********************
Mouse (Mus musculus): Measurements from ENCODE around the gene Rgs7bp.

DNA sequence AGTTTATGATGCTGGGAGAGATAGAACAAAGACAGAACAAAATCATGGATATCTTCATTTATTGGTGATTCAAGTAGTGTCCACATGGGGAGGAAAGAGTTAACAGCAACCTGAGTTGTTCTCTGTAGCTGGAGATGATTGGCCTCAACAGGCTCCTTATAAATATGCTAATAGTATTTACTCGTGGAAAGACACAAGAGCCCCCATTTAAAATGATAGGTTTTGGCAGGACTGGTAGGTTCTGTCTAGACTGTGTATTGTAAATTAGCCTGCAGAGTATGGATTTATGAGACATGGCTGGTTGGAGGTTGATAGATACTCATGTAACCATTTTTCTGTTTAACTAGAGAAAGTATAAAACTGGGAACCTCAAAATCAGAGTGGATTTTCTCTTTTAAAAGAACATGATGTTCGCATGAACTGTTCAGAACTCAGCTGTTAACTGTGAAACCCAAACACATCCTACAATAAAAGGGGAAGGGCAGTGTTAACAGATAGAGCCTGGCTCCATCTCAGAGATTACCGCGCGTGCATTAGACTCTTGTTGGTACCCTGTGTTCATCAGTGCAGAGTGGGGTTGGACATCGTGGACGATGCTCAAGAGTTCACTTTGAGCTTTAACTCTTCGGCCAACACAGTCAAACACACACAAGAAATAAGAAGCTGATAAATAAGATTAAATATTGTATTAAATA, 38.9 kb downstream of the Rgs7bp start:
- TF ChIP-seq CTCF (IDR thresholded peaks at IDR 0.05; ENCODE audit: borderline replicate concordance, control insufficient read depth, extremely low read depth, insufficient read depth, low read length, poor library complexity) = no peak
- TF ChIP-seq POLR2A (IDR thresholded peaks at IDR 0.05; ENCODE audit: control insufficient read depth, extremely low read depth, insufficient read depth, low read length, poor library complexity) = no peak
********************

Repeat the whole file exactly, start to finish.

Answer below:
Mouse (Mus musculus): Measurements from ENCODE around the gene Rgs7bp.

DNA sequence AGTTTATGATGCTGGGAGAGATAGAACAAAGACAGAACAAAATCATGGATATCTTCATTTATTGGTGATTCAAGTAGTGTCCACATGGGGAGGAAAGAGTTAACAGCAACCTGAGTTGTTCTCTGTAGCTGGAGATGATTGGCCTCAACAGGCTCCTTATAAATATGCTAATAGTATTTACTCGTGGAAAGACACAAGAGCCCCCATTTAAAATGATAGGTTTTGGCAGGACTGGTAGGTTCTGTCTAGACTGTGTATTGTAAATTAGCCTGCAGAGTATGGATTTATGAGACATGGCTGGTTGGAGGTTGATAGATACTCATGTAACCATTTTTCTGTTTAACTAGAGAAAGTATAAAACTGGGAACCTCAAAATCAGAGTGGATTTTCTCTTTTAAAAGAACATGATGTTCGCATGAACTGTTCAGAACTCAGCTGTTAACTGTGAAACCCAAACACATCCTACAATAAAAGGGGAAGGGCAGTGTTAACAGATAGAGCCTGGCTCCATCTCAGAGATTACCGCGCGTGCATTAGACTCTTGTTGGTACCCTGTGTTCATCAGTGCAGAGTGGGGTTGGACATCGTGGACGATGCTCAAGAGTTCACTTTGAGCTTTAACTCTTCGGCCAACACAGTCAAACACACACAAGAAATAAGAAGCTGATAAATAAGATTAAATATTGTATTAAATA, 38.9 kb downstream of the Rgs7bp start:
- TF ChIP-seq CTCF (IDR thresholded peaks at IDR 0.05; ENCODE audit: borderline replicate concordance, control insufficient read depth, extremely low read depth, insufficient read depth, low read length, poor library complexity) = no peak
- TF ChIP-seq POLR2A (IDR thresholded peaks at IDR 0.05; ENCODE audit: control insufficient read depth, extremely low read depth, insufficient read depth, low read length, poor library complexity) = no peak